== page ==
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Paul counters:I thought of it (see below) as a context within which the student can
I don't think anyone has suggested deliberately lying to students (at
least, I hope not). My reading of this discussion has been more in
terms of a recognition that a simple assertion of a fact without a
context within which the student can see that it is a necessary one.
I thought I had given you a perfectly good context within which the
student *must* use the concepts correctly to get the correct answer.
In other words, a student learns primarily (if not exclusively) by
discovering that his/her current conceptions have failed in analyzing
the current problem and then trying to replace them with more precise
and useful conceptions. This is in fact exactly the thrust of the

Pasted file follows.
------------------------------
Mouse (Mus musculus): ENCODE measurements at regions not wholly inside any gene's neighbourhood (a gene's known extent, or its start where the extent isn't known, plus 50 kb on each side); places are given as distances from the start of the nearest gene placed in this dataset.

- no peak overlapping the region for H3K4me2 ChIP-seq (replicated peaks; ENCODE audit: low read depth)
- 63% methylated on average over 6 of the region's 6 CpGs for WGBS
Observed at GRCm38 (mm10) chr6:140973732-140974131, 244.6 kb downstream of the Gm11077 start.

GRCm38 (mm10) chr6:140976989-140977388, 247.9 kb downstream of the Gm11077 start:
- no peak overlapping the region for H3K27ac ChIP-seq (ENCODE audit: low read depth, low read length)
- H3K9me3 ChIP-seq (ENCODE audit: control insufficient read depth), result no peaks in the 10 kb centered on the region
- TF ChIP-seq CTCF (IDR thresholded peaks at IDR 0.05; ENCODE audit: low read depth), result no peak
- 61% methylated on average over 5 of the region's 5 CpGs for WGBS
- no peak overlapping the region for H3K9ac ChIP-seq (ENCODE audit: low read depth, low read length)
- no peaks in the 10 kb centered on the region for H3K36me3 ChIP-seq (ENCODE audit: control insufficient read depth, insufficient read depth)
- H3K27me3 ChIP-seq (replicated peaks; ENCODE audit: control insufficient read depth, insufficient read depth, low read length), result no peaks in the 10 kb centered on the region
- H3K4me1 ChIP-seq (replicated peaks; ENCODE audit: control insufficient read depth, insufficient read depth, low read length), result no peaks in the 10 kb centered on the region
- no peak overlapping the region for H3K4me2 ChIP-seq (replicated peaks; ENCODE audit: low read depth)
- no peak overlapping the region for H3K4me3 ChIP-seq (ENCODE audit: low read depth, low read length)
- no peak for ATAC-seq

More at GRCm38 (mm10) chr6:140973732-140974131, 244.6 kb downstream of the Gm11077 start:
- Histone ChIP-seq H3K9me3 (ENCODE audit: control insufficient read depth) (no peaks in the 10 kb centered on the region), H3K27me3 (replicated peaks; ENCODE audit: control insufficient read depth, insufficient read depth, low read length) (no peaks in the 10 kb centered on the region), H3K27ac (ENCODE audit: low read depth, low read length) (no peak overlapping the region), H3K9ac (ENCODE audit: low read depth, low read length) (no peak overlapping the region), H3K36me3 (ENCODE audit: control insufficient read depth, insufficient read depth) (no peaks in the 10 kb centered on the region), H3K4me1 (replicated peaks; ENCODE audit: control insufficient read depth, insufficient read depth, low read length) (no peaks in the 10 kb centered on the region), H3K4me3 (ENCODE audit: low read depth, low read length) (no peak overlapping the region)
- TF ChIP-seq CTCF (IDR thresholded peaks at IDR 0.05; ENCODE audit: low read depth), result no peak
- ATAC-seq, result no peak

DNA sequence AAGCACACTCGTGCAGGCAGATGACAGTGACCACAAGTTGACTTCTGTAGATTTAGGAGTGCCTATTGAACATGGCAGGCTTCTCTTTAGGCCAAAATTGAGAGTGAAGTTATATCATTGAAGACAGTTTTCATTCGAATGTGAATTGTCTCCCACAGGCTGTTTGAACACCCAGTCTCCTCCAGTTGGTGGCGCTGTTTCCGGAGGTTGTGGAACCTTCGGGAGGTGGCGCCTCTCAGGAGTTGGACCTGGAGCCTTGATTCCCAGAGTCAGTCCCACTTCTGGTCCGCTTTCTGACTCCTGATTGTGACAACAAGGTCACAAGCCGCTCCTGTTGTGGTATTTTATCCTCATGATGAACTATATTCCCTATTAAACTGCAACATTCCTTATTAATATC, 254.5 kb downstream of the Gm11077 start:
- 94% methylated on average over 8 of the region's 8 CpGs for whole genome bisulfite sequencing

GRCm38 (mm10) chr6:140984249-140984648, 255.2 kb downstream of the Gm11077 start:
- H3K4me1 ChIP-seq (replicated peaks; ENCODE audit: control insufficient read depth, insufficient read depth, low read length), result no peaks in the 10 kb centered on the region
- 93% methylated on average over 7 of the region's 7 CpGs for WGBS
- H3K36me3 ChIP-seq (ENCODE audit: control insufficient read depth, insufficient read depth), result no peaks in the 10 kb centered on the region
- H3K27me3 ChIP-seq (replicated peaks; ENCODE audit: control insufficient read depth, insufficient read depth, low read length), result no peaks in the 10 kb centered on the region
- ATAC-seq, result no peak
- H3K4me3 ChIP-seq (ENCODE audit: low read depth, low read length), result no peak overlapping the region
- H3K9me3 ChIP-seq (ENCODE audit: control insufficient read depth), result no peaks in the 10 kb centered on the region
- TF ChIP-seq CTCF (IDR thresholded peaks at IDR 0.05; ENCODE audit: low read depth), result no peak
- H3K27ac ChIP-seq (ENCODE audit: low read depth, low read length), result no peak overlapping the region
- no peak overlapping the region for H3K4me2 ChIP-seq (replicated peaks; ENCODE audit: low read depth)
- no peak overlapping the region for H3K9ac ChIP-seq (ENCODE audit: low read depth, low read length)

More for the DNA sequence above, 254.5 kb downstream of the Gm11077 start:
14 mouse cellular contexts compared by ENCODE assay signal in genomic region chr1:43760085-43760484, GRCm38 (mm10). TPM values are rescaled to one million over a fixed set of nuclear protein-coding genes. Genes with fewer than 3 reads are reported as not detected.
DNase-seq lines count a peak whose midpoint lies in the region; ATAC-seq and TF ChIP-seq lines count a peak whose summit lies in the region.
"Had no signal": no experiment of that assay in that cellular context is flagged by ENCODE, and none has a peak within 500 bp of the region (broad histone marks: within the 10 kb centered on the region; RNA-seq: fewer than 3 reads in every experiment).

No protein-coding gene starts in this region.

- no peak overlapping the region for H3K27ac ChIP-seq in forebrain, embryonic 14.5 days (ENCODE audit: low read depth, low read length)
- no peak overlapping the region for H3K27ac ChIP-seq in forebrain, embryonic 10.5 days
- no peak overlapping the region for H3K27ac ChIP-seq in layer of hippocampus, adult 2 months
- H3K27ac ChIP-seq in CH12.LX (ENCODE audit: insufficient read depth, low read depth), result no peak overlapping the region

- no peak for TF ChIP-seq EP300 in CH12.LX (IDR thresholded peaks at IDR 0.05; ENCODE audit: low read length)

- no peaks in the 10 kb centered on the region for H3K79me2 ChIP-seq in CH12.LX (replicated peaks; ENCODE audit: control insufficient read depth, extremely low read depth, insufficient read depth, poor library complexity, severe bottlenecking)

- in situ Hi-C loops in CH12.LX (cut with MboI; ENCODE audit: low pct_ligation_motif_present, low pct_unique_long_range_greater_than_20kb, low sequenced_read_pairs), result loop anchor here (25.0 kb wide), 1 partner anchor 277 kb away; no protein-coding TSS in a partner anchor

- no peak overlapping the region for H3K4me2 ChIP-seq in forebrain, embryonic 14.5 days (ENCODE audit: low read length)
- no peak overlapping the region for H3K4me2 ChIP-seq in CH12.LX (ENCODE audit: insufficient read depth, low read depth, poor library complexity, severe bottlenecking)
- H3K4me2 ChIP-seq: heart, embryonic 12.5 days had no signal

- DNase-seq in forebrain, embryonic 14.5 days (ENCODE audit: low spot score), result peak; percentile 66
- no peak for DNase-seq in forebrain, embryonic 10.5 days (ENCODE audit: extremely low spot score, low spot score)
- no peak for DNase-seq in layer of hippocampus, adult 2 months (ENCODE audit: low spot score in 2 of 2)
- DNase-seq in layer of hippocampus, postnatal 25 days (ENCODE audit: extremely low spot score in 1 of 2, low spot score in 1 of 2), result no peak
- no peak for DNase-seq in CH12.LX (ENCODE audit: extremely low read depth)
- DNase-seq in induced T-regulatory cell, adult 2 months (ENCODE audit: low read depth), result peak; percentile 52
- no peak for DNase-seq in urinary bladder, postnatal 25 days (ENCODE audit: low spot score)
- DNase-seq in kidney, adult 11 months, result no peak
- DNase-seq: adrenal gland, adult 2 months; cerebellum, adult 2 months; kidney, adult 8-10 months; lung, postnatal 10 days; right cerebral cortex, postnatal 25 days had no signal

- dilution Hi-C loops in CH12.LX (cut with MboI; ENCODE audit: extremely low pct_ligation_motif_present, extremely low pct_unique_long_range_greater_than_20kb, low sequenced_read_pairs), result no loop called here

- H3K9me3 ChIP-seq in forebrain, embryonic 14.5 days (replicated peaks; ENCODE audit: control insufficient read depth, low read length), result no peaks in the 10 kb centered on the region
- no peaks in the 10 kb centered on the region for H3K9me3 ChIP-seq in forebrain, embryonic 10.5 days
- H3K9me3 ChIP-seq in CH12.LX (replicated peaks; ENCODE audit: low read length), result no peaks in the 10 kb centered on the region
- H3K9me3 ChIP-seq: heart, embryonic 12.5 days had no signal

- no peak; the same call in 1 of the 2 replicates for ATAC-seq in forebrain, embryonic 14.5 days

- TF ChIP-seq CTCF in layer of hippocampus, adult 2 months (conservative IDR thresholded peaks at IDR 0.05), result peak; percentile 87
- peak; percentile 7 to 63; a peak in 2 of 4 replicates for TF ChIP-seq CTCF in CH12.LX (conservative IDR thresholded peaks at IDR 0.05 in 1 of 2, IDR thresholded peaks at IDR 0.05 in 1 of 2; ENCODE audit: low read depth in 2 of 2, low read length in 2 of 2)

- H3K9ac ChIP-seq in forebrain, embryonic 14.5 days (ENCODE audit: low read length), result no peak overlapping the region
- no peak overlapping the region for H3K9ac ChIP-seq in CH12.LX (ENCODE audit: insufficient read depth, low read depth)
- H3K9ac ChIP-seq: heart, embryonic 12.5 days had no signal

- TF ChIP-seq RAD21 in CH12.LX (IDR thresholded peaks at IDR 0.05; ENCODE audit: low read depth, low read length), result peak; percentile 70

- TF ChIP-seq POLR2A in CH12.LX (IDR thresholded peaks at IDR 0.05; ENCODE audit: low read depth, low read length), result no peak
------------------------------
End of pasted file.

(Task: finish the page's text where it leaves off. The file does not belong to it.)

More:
example you have given in which a hypothetical student confronts an
inconsistency between two colloquially held ideas. THEN you have an
opportunity to teach but before that confrontation occurs, most of
the time you do not. It goes in one ear and out the other as you
haven't got any phenomenon for your words to latch onto in the
Since you are going to introduce the concepts anyway, what is to be
gained by introducing the wrong ones first? I think the answer is
that nothing is to be gained. The student will never understand the
resolution of that particular paradox (the adiabatic equilibrium of
the atmosphere) without the correct definition. Would you say "As the
air rises it loses thermal energy" or "its thermal energy decreases"?
Would you say "There is a flow of heat out of the air as it rises"!?
All of those are, I hope you will agree, very wrong. Please tell us
how you are going to reconcile this apparent contradiction using the
flawed concepts you claim are satisfactory for use by beginners.